No Blood for No Oil

None of the mainstream press coverage of record-high crude oil prices that I saw last week turned $92.22-a-barrel into a teachable moment. The best I came across was a pair of experts on PBS' News Hour explaining, like a Certs ad, that It's Two! Two! Two Crises in One! -- political (Bush's World War III crack, and Cheney's saber-rattling at Iran), and market (trust those futures traders to find the green amid the gloom).

But while the networks used precious airtime to show troubled drivers at gas pumps and rattled New Englanders getting their first delivery of winter heating oil, I didn't see any stories that clicked the minus-button on GoogleMaps enough times to display the big picture that actually explains this miserable moment.

A useful news story would have included Alan Greenspan acknowledging "what everyone knows: the Iraq war is largely about oil." A helpful account would have cited Gen. John Abizaid, the former CENTCOM Commander, explaining that "of course" the Iraq war is "about oil." Journalism that cares as much about sobering context as it does about B-roll bs would have reminded us that Halliburton's Dick "Secret Energy Task Force" Cheney dissed conservation as a panty-waist "personal virtue" a few months after he was sworn in as Regent. Instead of exhuming archival footage of gas station lines from the '70s, producers might have re-aired the more recent tape of former Harken Energy director George W. Bush strolling hand-in-hand through the Crawford bluebonnets with Saudi Crown Prince Abdullah, just in case anyone was wondering about the durability of the generations-long House of Bush-House of Saud alliance. And speaking of His Highness, perhaps it also would have been useful to see the There He Goes! Here He Comes! Andrews Air Force Base shots of Cheney's 14-hours-each-way flight to see King Abdullah for eight hours in Riyadh, a no-press-corps/no-press-conference trip just after Thanksgiving last year which surely had nothing to do with oil, ya think? And as long as we're connecting the dots, it wouldn't have hurt if some reporter with a decent magaphone had reviewed the number of times that Republicans in Congress and the White House have fought against windfall profits taxes and for juicy new tax breaks for ExxonMobil.

But I did come across two exceptionally useful acts of journalism online.

One -- thanks to a link from the invaluable Dan Froomkin -- was a piece by Peter K. Ashton on, demonstrating that the tightness in oil inventories (which freemarketeers invoke to 'splain the spike in oil prices whenever Cheney growls) isn't some Natural Law we have to just live with, but rather the result of a conscious policy by oil companies to suppress supply, reap unprecedented profits, and miserably fail, by the way, to reinvest those bazillions into increased refining capacity.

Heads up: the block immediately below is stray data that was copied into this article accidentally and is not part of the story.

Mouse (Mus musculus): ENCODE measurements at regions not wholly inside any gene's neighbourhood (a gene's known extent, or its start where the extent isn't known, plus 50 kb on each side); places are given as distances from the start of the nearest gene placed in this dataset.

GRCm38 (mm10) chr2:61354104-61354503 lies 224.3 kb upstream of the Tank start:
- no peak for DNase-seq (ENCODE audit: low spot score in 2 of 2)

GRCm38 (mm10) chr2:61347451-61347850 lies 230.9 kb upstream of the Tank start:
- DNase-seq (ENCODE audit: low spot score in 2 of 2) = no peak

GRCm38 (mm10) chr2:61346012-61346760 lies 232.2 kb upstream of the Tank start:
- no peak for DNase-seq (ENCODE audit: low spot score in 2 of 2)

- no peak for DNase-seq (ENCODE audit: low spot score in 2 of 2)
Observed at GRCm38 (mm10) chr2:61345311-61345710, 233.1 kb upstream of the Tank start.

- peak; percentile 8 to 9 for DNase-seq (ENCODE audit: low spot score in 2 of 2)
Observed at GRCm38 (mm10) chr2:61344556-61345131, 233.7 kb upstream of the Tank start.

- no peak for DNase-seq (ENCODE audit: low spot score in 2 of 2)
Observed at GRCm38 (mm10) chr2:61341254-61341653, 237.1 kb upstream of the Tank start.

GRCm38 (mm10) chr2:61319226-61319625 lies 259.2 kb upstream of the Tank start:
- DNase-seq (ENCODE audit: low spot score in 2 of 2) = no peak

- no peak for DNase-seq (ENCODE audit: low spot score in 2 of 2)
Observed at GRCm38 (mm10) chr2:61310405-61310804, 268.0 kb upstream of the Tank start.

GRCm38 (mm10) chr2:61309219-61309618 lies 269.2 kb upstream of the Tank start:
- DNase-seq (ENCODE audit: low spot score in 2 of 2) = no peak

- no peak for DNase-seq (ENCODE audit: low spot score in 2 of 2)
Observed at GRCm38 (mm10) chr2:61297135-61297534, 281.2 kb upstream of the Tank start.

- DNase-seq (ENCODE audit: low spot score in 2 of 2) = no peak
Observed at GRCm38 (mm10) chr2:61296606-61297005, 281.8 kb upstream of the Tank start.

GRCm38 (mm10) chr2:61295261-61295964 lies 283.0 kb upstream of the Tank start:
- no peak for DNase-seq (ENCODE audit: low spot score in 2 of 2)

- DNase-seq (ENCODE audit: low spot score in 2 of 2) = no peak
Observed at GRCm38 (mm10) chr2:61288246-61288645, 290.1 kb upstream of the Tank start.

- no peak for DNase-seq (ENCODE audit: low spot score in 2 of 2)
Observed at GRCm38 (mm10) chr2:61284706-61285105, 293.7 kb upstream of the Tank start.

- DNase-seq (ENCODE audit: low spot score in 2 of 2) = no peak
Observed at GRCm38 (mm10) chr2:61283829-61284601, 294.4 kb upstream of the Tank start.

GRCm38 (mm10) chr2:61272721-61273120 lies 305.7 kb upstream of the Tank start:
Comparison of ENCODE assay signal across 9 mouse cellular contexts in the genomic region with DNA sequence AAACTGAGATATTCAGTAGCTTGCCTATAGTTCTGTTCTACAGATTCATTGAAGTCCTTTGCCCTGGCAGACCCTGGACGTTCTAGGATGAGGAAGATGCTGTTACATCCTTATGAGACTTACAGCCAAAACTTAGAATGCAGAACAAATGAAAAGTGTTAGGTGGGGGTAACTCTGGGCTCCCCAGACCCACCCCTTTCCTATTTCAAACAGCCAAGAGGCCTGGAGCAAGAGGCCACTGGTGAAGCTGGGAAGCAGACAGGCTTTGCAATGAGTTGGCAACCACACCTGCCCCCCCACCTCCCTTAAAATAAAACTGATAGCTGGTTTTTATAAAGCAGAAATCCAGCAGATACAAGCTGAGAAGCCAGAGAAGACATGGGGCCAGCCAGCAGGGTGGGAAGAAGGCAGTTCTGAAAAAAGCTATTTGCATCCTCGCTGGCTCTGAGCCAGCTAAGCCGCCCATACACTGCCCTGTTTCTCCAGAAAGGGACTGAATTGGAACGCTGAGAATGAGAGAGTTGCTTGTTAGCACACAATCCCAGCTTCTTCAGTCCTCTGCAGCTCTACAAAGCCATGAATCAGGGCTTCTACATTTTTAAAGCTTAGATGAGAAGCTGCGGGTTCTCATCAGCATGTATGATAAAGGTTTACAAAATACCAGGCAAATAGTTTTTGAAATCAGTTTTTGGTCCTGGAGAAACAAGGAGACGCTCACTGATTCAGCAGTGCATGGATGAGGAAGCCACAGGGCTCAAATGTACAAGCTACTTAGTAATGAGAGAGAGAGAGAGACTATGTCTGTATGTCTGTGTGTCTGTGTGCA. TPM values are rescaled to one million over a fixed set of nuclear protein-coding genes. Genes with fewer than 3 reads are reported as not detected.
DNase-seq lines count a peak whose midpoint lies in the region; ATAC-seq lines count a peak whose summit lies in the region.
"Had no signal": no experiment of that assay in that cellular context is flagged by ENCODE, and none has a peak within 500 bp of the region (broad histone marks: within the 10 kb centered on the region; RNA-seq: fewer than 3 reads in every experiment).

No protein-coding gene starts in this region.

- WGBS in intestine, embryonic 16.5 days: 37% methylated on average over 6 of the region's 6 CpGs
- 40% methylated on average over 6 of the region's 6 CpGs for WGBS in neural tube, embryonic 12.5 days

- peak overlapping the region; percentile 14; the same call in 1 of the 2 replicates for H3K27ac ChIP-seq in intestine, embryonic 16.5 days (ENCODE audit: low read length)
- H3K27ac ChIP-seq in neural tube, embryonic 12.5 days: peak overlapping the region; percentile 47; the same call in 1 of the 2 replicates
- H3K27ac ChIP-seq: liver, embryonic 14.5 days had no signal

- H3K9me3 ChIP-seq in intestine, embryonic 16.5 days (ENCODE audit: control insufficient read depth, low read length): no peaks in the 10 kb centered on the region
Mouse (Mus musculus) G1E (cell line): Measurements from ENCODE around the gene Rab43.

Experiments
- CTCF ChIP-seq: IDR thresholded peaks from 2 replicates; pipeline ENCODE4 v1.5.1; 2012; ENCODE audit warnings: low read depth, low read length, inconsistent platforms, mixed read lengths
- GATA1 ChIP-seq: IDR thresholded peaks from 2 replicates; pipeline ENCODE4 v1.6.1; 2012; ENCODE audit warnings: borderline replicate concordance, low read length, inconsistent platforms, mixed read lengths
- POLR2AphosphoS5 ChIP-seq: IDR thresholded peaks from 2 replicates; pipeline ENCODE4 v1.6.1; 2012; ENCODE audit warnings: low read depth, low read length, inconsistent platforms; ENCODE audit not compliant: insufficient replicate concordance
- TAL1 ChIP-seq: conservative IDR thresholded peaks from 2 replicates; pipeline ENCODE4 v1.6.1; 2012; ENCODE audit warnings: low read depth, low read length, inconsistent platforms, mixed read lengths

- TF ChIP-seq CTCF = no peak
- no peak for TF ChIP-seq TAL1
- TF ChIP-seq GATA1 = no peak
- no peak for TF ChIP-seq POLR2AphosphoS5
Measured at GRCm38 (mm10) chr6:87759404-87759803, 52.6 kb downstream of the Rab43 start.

The other is by Jack Miles, the Pultizer Prize-winning author of God: A Biography, who wrote a tremendously illuminating and deeply depressing piece on called "Endgame for Iraq Oil?" The Great Game that Bush and Cheney have really been playing all along in Iraq -- making war not for WMDs, or for Regime Change, or for Freedom Dominoes, or for Israel, but rather for "access to the world's third-largest proven oil reserves, 200 to 300 million barrels of light crude worth as much as $30 trillion" -- may soon be lost. If the Iraqi government makes good on its intention, by December 31, 2008, as stated by Foreign Minister Hoshyar Zebari, to replace the existing UN Security Council multinational security force mandate with a conventional bilateral security agreement with the US, then "the oil game will be up." With no multinational mandate, Iraq -- or its parts -- will be free to cut oil exploration deals with anyone it wants. Why, for example, wouldn't "a new, Iran-allied, oil-rich, nine-province Shiite Iraq" cut a deal "with ready-and-willing China? Will any combination of American military and diplomatic pressure suffice to stop such an untoward outcome?"

So the ultimate irony in Iraq, on top of the ultimate tragedy in Iraq, may turn out to be, as Jack Miles puts it, this: "Blood for oil may never have been a good deal, but so much blood for no oil at all may seem a far worse one."